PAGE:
Bank Execs Just Don’t Get Crypto

Bank Execs Just Don’t Get Crypto

April 20, 2021

By: Kate Drew

Bank Execs Just Don’t Get Crypto

Some days it feels like 2017 — the cryptocurrency boom is raging and the word “mainstream” is everywhere. The difference is that, today, the chatter isn’t just about the price of Bitcoin. There have been more tangible developments recently that give some validity to the idea that crypto is here to stay — last summer, for example, the Office of the Comptroller of the Currency (OCC) announced that banks would be able to provide crypto custody services, prompting a number to launch such plans, and the Coinbase listing last week certainly adds fodder. As crypto continues its steady march into society, traditional banking institutions are being forced to think through what role they will play. Those jumping in now tend to be the largest players, but what about everyone else?

Well, it seems there is some hesitation. According to the RUSI-ACAMS Cryptocurrency Risk & Compliance Survey, just 19% of respondents from financial institutions consider the global use of crypto to be an opportunity, while 63% view it more as a risk. This hesitation is understandable given the novel nature of the technology and concerns about being able apply anti-money laundering and fraud techniques effectively — when asked about specific risks, 88% indicated they had concerns about the use of crypto for money laundering purposes. However, this could be partly due to a lack of understanding. The survey also found that 53% of respondents in North America do not believe financial institutions have a good understanding of the risks related to crypto. This suggests that a lack of education and knowledge around the nascent space is driving the reluctance, rather than a thorough assessment of the risks.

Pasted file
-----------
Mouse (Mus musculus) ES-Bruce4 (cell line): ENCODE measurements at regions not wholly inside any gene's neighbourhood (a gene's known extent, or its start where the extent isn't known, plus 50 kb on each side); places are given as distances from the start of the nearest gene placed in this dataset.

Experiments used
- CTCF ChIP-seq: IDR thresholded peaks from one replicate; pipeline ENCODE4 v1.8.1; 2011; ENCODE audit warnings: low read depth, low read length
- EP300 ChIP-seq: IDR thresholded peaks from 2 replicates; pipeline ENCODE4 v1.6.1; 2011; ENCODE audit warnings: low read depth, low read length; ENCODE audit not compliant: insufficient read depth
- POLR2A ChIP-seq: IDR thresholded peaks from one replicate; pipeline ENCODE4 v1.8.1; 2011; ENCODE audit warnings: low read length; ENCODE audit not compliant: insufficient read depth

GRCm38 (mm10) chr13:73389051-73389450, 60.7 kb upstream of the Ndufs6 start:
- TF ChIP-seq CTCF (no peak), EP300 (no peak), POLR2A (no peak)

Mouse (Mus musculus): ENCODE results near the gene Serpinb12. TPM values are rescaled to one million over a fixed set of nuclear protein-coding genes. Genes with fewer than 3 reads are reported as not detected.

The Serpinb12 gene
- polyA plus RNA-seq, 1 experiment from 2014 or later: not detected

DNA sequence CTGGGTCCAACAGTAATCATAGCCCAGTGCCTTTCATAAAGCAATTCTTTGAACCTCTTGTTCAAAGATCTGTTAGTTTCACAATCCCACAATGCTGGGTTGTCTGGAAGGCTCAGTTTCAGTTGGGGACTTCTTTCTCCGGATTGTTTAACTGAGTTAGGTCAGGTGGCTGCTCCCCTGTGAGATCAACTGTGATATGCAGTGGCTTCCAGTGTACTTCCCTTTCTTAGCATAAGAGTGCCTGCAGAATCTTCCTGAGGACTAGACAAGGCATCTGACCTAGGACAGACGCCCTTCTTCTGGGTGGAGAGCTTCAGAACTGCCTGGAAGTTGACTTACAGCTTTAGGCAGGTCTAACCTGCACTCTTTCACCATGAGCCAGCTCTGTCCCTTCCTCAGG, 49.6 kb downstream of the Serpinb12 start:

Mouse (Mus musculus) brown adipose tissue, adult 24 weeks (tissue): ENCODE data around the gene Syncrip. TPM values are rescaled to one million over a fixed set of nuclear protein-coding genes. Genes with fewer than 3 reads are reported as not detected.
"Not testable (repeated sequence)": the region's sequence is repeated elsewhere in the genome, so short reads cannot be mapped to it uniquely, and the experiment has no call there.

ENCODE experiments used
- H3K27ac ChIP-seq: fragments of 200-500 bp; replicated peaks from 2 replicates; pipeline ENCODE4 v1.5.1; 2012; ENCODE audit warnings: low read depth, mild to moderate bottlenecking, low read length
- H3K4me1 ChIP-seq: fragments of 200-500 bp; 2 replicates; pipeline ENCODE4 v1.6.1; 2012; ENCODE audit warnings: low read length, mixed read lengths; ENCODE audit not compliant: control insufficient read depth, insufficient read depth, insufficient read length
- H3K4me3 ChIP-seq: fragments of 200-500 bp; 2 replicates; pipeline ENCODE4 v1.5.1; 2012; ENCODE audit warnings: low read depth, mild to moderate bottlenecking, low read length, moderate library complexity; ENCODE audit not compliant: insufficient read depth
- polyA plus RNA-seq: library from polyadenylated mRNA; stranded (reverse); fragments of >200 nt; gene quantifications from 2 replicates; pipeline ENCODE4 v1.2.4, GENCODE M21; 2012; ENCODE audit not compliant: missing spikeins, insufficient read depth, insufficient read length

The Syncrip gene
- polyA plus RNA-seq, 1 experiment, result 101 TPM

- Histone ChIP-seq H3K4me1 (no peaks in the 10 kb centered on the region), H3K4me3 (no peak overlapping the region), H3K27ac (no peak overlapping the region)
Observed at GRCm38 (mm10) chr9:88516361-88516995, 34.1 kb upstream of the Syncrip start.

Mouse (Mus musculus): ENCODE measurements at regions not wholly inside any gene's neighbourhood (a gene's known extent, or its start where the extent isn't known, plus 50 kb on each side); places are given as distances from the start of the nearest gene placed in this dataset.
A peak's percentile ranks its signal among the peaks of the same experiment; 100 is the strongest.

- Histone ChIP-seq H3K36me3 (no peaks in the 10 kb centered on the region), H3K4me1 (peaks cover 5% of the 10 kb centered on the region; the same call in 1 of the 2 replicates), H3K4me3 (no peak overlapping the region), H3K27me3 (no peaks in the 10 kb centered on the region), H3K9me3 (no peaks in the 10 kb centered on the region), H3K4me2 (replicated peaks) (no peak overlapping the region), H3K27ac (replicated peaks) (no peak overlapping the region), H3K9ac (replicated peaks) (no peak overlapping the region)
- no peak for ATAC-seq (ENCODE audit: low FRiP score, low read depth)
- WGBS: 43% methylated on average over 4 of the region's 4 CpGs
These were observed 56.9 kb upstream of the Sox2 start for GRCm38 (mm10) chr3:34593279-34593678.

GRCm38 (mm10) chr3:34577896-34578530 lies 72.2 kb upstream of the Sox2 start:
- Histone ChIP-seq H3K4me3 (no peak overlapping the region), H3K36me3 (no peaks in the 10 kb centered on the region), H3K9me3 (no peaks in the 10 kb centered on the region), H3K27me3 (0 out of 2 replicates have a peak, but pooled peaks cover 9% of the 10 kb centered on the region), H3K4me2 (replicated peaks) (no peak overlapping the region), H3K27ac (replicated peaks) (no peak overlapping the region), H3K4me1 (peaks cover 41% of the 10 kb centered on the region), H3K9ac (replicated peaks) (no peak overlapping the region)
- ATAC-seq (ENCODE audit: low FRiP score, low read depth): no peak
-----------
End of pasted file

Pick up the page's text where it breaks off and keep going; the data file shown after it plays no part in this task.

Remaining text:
In particular, crypto custody is an area where many of the larger banks are showing interest as their clients dip further into the space; 40% of respondents to a Goldman Sachs client survey in March reported exposure to crypto, while 61% said they were bullish on the industry, for example. It’s likely that, over time, demand for such services will shift downstream as more consumers and institutions enter the market. At that point, banks outside of the biggest firms will need to have a plan for how they will meet the demand. Handling crypto has a number of specific implications; providing custody services, for instance, requires being able to store private cryptographic keys. Doing this well will require expertise not only to manage risk but also to ensure technological competency. One option would be to work with cryptocurrency veterans like Coinbase or Gemini that already have experience in this area. Another would be to explore offerings from modular, cloud-based services firms like Mambu that offer crypto components. Regardless of the approach you take, though, it’s time to acknowledge that this market is unlikely to fade away anytime soon, and banks have a role to play. The first step is to learn.

Kate Drew is the Director of Research at CCG Catalyst. Contact her at KateDrew@ccg-catalyst.com or 1-480-744-2240. Follow CCG Catalyst on LinkedIn and Twitter.


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